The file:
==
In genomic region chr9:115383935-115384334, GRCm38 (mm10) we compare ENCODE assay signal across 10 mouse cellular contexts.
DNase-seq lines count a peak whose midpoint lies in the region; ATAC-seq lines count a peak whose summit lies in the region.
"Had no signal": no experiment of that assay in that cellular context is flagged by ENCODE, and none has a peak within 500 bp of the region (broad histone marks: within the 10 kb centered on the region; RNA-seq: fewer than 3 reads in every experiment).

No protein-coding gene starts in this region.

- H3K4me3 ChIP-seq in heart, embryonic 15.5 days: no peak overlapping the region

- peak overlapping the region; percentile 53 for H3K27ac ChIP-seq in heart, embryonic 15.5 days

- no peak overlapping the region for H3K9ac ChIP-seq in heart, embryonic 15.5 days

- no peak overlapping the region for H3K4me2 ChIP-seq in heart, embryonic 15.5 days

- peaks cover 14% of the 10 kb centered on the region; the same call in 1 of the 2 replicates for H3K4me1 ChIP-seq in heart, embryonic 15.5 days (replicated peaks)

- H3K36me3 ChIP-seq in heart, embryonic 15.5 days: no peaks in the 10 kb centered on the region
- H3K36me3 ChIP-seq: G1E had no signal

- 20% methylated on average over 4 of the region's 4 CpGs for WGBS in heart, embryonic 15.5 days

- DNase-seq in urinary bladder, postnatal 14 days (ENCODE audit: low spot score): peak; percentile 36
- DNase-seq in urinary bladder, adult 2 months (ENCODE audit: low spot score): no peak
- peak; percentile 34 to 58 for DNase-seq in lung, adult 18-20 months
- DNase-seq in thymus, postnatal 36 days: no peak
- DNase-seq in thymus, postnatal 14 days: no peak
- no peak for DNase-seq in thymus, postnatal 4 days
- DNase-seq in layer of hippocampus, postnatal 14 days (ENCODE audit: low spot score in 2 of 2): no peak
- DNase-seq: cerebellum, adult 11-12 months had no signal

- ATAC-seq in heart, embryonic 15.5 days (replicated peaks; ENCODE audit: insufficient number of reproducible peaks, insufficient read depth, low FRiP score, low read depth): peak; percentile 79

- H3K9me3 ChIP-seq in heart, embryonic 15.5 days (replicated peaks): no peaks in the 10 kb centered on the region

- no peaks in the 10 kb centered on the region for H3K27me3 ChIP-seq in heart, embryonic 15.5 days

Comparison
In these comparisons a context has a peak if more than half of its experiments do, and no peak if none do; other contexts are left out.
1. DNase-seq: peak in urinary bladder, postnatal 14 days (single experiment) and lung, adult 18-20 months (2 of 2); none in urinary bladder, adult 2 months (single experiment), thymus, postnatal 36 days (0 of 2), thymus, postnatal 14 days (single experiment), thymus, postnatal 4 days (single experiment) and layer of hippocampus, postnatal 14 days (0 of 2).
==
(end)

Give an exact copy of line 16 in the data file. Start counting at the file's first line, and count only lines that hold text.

- DNase-seq in thymus, postnatal 36 days: no peak